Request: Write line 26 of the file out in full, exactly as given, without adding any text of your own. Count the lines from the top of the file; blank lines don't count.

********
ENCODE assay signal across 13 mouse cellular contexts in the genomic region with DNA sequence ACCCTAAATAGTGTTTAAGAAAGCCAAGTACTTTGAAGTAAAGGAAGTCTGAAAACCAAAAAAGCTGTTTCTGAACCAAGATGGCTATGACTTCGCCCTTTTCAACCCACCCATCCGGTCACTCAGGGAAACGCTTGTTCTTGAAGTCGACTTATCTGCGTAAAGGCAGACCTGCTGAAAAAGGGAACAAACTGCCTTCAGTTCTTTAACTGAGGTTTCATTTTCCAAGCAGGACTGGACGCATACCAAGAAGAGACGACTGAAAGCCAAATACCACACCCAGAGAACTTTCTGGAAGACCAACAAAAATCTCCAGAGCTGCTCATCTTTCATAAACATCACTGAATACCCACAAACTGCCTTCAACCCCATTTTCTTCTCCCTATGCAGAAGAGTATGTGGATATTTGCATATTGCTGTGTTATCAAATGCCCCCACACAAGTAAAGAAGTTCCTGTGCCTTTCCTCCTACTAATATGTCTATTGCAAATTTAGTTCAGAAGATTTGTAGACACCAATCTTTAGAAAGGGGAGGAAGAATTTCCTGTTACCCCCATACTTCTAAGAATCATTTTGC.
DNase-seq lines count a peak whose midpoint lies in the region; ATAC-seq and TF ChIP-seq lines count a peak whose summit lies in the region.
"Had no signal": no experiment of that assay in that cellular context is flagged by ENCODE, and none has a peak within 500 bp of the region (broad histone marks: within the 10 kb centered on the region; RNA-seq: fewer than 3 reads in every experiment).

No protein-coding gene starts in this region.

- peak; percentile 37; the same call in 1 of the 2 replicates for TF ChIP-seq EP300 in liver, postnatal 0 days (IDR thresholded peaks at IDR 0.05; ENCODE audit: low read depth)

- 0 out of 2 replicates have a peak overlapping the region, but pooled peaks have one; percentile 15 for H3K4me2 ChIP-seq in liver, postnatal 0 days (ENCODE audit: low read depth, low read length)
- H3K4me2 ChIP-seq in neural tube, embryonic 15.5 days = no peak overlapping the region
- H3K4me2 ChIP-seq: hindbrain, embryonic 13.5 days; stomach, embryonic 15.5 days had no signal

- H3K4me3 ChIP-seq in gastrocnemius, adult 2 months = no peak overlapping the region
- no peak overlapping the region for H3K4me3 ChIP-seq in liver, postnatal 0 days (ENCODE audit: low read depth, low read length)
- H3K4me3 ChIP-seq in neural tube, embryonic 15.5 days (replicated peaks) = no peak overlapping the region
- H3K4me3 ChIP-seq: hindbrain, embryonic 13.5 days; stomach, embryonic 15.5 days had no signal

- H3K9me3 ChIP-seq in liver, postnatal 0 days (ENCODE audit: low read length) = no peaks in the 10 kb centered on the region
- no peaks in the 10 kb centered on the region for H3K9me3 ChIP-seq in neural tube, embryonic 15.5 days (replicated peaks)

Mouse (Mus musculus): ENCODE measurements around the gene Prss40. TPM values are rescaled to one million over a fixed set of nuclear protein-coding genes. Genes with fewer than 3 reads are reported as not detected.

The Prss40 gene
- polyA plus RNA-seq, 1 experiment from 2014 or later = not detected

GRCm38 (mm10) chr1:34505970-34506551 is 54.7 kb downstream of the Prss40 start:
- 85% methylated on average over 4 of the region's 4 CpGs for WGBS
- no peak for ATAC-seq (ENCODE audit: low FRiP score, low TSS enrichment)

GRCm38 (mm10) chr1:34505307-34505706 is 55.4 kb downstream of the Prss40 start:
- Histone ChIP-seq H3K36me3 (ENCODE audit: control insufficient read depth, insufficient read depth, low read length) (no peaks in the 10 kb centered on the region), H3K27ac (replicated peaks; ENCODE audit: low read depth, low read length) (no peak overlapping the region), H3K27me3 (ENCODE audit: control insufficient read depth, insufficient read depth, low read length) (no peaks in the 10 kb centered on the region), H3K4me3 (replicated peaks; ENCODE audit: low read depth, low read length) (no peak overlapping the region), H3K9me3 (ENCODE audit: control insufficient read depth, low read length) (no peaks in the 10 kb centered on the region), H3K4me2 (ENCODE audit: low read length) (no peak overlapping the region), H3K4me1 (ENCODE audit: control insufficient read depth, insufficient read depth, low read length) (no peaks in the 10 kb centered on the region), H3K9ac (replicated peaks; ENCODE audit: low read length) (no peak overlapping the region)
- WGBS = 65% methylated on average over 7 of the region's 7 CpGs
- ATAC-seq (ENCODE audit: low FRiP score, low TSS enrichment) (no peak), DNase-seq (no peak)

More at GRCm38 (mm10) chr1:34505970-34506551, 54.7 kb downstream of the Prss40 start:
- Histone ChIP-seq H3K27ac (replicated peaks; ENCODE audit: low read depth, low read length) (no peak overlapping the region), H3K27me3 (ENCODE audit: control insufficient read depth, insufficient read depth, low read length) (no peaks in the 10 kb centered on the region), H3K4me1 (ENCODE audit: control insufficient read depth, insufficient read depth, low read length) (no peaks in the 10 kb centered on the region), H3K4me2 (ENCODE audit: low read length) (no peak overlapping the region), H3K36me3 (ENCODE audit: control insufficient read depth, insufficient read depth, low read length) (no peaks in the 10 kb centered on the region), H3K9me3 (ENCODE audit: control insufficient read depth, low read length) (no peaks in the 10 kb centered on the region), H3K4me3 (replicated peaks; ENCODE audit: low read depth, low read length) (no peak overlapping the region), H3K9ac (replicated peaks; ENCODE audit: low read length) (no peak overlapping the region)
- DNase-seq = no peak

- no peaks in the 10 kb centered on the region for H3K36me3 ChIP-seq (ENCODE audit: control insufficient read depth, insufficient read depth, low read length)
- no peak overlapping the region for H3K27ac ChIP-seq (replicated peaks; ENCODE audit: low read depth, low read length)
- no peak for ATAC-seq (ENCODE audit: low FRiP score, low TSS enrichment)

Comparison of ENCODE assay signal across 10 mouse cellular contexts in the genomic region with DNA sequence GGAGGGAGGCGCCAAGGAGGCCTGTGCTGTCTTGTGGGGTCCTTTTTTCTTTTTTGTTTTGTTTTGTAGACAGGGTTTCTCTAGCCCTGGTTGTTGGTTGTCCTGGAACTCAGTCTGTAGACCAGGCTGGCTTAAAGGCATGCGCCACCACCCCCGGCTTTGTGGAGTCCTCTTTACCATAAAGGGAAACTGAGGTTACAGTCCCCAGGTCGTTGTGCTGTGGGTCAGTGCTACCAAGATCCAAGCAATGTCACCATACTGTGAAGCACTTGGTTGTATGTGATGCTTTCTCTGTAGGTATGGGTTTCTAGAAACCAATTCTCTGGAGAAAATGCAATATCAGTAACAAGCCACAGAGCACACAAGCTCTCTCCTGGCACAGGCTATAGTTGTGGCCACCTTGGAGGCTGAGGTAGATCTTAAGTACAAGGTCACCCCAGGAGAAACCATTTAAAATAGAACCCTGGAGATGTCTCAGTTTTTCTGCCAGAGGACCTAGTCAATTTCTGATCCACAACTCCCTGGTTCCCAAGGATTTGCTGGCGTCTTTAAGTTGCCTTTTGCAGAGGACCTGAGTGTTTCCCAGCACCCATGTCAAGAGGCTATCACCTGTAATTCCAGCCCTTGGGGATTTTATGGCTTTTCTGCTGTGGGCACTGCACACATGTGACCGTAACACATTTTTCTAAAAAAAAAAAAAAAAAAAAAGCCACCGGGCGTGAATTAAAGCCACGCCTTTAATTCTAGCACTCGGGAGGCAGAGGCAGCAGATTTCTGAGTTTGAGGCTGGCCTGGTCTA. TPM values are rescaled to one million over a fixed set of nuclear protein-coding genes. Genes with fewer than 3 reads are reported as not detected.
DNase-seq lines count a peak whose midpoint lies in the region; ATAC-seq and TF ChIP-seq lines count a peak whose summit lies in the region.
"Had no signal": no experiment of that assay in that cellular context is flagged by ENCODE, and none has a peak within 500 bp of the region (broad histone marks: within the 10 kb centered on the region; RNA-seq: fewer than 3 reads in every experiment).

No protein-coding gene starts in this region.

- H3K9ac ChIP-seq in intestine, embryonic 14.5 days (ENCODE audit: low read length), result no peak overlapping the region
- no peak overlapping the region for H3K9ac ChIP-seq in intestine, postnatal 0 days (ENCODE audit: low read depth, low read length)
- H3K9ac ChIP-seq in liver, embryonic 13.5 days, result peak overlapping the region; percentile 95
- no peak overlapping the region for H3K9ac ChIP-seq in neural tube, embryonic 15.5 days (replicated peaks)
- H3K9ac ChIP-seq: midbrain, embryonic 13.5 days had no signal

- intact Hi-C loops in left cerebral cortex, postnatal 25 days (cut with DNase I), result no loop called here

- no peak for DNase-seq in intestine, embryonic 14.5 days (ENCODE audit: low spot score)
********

- Histone ChIP-seq H3K27ac (replicated peaks; ENCODE audit: low read depth, low read length) (no peak overlapping the region), H3K27me3 (ENCODE audit: control insufficient read depth, insufficient read depth, low read length) (no peaks in the 10 kb centered on the region), H3K4me1 (ENCODE audit: control insufficient read depth, insufficient read depth, low read length) (no peaks in the 10 kb centered on the region), H3K4me2 (ENCODE audit: low read length) (no peak overlapping the region), H3K36me3 (ENCODE audit: control insufficient read depth, insufficient read depth, low read length) (no peaks in the 10 kb centered on the region), H3K9me3 (ENCODE audit: control insufficient read depth, low read length) (no peaks in the 10 kb centered on the region), H3K4me3 (replicated peaks; ENCODE audit: low read depth, low read length) (no peak overlapping the region), H3K9ac (replicated peaks; ENCODE audit: low read length) (no peak overlapping the region)